Early allograft dysfunction following lung transplantation is mainly an ischemia/reperfusion (IR) injury. We showed that relaxin-2 (relaxin) exerts a protective effect in lung IR, attributable to decreases in endothelin-1 (ET-1) production, leukocyte recruitment, and free radical generation. Here, we summarize our investigations into relaxin’s signalling.
Materials and Methods
Isolated rat lungs were perfused with vehicle or 5 nM relaxin (n = 6–10 each). Thereafter, experiments were conducted in the presence of relaxin plus vehicle, the protein kinase A inhibitors H-89 and KT-5720, the NO synthase (NOS) inhibitor L-NAME, the iNOS inhibitor 1400W, the nNOS inhibitor SMTC, the extracellular signal-regulated kinase-1/2 (ERK-1/2) inhibitor PD-98059, the phosphatidylinositol-3 kinase (PI3K) inhibitor wortmannin, the endothelin type-B (ETB) antagonist A-192621, or the glucocorticoid receptor (GR) antagonist RU-486. After 90 min ischemia and 90 min reperfusion we determined wet-to-dry (W/D) weight ratio, mean pulmonary arterial pressure (MPAP), vascular release of ET-1, neutrophil elastase (NE), myeloperoxidase (MPO), and malondialdehyde (MDA). Primary rat pulmonary vascular cells were similarly treated.
IR lungs displayed significantly elevated W/D ratios, MPAP, as well as ET-1, NE, MDA, and MPO. In the presence of relaxin, all of these parameters were markedly improved. This protective effect was completely abolished by L-NAME, 1400W, PD-98059, and wortmannin whereas neither PKA and nNOS inhibition nor ETB and GR antagonism were effective. Analysis of NOS gene expression and activity revealed that the relaxin-induced early and moderate iNOS stimulation is ERK-1/2-dependent and counter-balanced by PI3K. Relaxin-PI3K-related phosphorylation of a forkhead transcription factor, FKHRL1, paralleled this regulation. In pulmonary endothelial and smooth muscle cells, FKHRL1 was essential to relaxin-PI3K signalling towards iNOS.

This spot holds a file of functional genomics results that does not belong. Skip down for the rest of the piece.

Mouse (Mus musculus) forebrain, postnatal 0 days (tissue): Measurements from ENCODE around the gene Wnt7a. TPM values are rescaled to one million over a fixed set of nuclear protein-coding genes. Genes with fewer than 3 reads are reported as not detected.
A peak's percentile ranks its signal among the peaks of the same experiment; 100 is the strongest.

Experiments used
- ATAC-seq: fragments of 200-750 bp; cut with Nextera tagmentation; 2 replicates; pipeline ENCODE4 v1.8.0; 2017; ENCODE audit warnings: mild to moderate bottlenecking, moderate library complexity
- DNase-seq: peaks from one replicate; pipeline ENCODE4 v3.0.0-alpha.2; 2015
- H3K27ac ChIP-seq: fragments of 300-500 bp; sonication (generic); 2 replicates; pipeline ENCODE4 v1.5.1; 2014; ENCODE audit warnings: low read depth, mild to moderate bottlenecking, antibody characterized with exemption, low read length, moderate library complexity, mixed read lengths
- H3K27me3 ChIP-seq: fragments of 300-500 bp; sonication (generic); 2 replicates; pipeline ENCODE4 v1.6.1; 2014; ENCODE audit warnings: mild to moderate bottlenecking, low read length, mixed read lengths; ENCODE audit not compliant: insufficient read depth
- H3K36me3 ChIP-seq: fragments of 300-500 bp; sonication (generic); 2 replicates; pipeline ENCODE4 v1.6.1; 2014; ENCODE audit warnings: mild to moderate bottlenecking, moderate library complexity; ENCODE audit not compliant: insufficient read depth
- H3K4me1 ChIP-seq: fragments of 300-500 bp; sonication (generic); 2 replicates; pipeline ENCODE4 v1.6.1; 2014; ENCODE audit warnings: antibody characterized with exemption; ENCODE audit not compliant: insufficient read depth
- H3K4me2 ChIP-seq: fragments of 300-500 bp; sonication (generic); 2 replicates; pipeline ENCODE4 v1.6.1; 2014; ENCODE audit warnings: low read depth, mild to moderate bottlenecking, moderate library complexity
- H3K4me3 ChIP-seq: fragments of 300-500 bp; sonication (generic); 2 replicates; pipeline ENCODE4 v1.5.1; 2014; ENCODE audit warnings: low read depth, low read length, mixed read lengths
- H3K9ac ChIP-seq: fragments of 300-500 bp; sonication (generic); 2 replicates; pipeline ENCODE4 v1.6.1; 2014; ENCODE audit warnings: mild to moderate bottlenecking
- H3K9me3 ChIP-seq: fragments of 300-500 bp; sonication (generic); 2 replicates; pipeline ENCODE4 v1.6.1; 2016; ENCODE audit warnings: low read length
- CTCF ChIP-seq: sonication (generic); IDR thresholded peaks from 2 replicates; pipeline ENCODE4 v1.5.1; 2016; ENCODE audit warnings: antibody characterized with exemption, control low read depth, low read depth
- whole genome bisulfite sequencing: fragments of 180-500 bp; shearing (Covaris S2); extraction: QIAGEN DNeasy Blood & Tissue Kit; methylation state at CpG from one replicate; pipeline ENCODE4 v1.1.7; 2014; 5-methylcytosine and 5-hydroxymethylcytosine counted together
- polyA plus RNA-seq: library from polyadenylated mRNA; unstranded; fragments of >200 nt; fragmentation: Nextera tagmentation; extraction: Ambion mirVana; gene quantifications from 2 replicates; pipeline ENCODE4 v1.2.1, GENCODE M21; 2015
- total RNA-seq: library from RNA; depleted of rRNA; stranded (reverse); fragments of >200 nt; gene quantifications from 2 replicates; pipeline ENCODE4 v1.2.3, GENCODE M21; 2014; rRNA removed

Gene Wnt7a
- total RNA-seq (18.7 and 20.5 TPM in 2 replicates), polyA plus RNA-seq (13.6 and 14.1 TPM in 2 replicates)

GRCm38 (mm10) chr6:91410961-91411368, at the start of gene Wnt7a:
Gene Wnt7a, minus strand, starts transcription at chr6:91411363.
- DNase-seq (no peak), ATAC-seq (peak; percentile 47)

Citation: Alexiou K, Wilbring M, Matschke K, Dschietzig T (2013) Relaxin Protects Rat Lungs from Ischemia-Reperfusion Injury via Inducible NO Synthase: Role of ERK-1/2, PI3K, and Forkhead Transcription Factor FKHRL1. PLoS ONE 8(9): e75592. https://doi.org/10.1371/journal.pone.0075592
Editor: Ana Mora, University of Pittsburgh, United States of America
Received: January 20, 2013; Accepted: August 19, 2013; Published: September 30, 2013
Copyright: © 2013 Alexiou et al. This is an open-access article distributed under the terms of the Creative Commons Attribution License, which permits unrestricted use, distribution, and reproduction in any medium, provided the original author and source are credited.
Funding: The work was funded by institutional grants to KA and MW. The funders had no role in study design, data collection and analysis, decision to publish, or preparation of the manuscript.
Competing interests: Thomas Dschietzig is employee of Immundiagnostik which holds a patent (DE102005040492A1) on “Relaxin in solutions for the preservation of organs”. This does not alter the authors’ adherence to all the PLOS ONE policies on sharing data and materials.
Ischemia-reperfusion (IR) injury , which is characterized by non-cardiogenic pulmonary edema formation associated with an increase in pulmonary artery pressure and hypoxemia, is the major reason for early graft dysfunction in clinical lung transplantation. The incidence of early graft dysfunction has been estimated to be between 10 and 25%, with a severity ranging from very mild acute lung injury to ARDS, and it is clearly known that the quality of lung preservation is a key determinant herein. Early graft dysfunction represents the leading cause of early death after transplantation . It is established that recruited inflammatory cells, accompanied by dysfunctional endothelial cells, produce a variety of mediators and enzymes resulting in the above-mentioned cascade of events . A hallmark if pulmonary IR injury is the concomitant up-regulation of iNOS and diverse processes generating reactive oxygen and nitrogen species (ROS, RNS). In concert, this precipitates impaired bioavailability of NO and toxic effects of peroxynitrite .
We have recently provided experimental evidence that the peptide human relaxin-2 (relaxin), a member of the insulin superfamily, exerts a protective effect in IR-induced lung injury . Relaxin caused a marked reduction of biochemical and morphological markers of pulmonary injury, particularly of the proteolytic enzyme, neutrophil elastase (NE, a mediator of alveolar destruction); the enzyme myeloperoxidase (MPO, a marker for neutrophil accumulation in tissues); and a reactive aldehyde, malonyldialdehyde (MDA, an end-product of peroxidation of cell membrane lipids caused by oxygen-derived free radicals). Relaxin down-regulated endothelin-1 (ET-1) secretion and decreased vascular permeability resulting in a significant reduction of pulmonary edema .
Here, we summarize our investigations into the signal transduction of this relaxin effect: The peptide is shown to exert its protective effect via early and moderate iNOS induction dependent on balanced ERK-1/2 and PI3K stimulation.
Materials and Methods
Isolated Perfused Lung